Who Decides on the price of medicines?

Who Decides on the price of medicines?

The Pharmaceutical Price Regulation Scheme (PPRS) is the mechanism used by the UKinfo-icon Department of Health to ensure that the NHS has access to good quality medicines at reasonable prices. It involves a non-contractual agreement between the UKinfo-icon Department of Health and The Association of the British Pharmaceutical Industry (ABPI). The scheme applies to all branded, licensed medicines available on the NHS. The purpose of the scheme is to achieve a balance between reasonable prices for the NHS and a fair return for the pharmaceutical industry. However, what is decided as a “fair return” is left to the pharmaceutical industry to decide.


Pharmaceutical laboratories decide on the price of medicines according to the country’s maximum capacity to pay for access to treatment. The richer the country, the higher the price. In general, authorities who decide on the price of a medicine align themselves with pharmaceutical companies’ requirements. For several years now, the prices of medicines have been steadily rising.

- Sovaldi, used in the treatment of chronic Hepatitis C, costs £34,982.94 per patient
- Keytruda, used in the treatment of Melanoma, will cost over £64,000 per patient.
- Glivec, used in the treatment of Leukaemia, costs £21,000 per year per patient.

How do laboratories justify such prices?

Prices are high because research is very expensive


The cost of Research and Development (R&D) corresponds to costs incurred by the laboratories when they develop innovative and effective treatment. The pharmaceutical industry justifies the extremely high price of treatment by citing these costs. However, they are overestimated and the real amounts are kept confidential. In reality, a large part of medical research is done in the public domain (universities and institutions) and is funded by public money (e.g. grants and tax credits for research). In fact, we at Doctors of the World have previously argued that Gilead did not take "an inventive step" in developing the drug Sovaldi, as the actual breakthrough was previously achieved by researchers at Cardiff University.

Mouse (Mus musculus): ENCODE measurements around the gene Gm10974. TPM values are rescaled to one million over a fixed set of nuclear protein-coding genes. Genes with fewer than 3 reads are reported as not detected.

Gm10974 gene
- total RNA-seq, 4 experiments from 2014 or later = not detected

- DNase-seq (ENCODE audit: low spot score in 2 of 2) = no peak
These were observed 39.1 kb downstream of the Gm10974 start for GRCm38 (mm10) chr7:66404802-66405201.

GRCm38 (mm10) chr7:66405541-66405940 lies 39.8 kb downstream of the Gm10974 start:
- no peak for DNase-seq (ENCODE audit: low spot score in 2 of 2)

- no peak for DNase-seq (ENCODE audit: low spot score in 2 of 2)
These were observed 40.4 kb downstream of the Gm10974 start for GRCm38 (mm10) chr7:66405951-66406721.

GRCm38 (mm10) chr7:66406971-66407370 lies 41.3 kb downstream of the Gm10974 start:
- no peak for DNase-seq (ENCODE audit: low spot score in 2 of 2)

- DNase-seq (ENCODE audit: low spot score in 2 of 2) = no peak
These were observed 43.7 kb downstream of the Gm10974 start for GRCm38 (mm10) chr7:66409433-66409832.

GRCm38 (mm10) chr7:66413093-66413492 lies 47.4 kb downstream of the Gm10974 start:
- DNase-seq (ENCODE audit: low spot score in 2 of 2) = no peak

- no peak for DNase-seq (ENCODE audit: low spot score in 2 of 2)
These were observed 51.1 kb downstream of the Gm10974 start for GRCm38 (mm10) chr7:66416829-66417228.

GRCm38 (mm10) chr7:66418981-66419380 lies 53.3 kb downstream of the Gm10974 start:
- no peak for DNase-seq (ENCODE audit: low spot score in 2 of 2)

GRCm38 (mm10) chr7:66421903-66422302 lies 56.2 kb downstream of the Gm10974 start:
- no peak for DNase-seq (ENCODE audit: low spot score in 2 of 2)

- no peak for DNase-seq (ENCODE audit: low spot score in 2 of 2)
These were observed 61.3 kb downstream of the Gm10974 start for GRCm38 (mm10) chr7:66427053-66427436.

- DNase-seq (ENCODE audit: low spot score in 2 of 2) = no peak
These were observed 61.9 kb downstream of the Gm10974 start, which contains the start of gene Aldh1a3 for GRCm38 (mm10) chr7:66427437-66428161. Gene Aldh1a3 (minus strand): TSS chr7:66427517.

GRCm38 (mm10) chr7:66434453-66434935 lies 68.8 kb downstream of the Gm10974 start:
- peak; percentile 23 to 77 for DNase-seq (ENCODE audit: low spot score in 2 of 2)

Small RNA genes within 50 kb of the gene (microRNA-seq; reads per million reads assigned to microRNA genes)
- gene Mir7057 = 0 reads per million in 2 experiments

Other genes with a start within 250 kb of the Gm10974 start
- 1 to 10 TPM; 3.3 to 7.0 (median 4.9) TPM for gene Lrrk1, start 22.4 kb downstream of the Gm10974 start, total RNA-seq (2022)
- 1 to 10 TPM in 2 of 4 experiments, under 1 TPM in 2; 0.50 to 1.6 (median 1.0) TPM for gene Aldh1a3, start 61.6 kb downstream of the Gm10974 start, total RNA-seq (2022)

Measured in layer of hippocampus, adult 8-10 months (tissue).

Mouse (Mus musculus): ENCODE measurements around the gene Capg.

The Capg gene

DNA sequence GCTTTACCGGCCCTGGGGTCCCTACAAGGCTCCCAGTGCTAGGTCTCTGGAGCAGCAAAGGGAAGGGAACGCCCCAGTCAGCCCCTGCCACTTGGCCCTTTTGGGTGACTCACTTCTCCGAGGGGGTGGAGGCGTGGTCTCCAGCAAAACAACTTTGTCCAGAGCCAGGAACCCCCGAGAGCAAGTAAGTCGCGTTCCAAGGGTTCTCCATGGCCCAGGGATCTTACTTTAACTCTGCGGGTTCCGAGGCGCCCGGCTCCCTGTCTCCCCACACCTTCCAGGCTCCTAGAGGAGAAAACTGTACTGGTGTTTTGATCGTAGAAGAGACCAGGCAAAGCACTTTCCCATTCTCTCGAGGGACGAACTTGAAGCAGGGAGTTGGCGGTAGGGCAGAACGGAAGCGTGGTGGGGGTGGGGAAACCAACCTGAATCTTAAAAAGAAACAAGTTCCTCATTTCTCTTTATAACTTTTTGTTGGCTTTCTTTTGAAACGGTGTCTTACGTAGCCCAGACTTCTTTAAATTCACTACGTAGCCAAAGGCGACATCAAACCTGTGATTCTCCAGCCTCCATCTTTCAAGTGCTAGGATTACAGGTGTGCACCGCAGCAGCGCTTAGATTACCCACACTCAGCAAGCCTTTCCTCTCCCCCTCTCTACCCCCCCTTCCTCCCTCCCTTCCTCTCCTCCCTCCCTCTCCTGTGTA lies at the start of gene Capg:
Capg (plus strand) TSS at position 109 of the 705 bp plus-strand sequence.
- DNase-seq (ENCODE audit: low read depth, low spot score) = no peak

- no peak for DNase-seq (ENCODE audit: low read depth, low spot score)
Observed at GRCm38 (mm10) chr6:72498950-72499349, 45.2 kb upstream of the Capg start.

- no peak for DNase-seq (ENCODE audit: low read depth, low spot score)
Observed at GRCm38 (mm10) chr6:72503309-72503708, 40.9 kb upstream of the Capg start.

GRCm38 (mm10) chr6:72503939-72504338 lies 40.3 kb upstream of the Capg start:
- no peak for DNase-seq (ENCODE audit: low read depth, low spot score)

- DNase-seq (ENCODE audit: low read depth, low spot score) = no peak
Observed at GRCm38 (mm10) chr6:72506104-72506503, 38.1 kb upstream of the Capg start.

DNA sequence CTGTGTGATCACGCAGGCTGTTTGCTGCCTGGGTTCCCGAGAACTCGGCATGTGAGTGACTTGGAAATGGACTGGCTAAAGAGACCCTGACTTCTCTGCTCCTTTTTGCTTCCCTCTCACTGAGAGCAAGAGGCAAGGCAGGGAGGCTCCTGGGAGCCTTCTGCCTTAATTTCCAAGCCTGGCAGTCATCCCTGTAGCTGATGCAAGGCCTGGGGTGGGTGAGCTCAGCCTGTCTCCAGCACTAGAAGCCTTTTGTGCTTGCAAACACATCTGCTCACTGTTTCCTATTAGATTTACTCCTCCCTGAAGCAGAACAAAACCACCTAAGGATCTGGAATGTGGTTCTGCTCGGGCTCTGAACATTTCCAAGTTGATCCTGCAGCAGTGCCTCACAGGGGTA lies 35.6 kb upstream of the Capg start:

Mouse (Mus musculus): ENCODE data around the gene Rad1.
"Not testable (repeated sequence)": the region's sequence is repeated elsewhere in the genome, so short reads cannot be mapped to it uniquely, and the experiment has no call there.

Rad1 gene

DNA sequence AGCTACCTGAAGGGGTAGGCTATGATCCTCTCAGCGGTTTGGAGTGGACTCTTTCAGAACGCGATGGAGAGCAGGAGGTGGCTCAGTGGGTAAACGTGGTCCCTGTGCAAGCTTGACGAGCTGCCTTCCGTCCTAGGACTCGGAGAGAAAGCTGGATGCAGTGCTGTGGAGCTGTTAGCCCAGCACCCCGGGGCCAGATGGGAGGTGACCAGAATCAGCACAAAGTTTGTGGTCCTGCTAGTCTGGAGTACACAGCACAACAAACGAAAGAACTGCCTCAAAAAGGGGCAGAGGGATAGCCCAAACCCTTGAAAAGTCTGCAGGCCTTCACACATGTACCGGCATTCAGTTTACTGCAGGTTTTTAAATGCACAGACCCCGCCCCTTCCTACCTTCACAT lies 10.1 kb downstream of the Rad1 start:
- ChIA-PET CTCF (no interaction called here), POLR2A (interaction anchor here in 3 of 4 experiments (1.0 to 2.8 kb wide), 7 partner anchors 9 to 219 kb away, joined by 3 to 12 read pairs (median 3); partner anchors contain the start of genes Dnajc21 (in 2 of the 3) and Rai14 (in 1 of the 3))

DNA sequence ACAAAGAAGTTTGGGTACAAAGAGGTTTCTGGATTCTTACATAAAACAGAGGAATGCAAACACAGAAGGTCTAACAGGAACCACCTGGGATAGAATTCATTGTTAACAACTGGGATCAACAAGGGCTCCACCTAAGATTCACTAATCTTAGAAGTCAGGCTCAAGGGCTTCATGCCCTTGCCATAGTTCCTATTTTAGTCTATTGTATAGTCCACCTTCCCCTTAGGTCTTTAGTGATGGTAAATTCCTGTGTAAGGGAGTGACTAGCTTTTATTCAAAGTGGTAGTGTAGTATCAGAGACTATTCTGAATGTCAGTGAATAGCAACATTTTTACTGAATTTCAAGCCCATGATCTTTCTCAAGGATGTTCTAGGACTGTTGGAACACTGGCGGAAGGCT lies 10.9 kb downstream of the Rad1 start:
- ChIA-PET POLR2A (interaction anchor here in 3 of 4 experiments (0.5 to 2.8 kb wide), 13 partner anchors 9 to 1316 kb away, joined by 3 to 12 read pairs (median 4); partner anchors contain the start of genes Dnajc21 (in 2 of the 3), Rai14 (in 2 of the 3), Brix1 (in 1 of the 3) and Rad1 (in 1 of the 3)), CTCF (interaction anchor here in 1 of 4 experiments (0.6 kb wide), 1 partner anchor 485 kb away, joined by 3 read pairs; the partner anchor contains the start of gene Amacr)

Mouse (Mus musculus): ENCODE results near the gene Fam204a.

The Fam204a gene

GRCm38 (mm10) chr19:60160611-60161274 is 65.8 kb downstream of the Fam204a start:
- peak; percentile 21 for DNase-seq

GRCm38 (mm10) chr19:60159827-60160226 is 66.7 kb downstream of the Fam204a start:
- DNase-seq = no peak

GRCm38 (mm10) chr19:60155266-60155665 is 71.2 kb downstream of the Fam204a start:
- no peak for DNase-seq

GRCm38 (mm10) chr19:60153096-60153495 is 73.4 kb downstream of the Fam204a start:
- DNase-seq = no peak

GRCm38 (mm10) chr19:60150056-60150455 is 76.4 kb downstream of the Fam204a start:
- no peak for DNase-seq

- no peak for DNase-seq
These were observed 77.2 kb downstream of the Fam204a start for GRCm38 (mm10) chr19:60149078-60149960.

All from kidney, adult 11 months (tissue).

Prices are high because the therapeutic benefits are vast

The greater the benefit for the patient, the higher the price. In the case of Sofosbuvir (Sovaldi), manufacturers justify the price by asserting that it prevents cirrhosis and liver transplants which would cost an enormous amount of money. If this rationale were applied in other areas of our lives, the value of an airbag would correspond to the value of a life.


Prices are high because there are considerable production costs

Firms never reveal the real production costs of medicines. Yet this is what is supposed to determine their price and guarantee reasonable margins on sales. In the case of Sofosbuvir, the profit is colossal. A team of researchers in Liverpool estimated a cost-based generic price of sofosbuvir including a 50% profit margin for the producer to be about £64 for a three-month course of treatment. At £34,982.94, the price of Sofosbuvir (Sovaldi) is 500 times more expensive.

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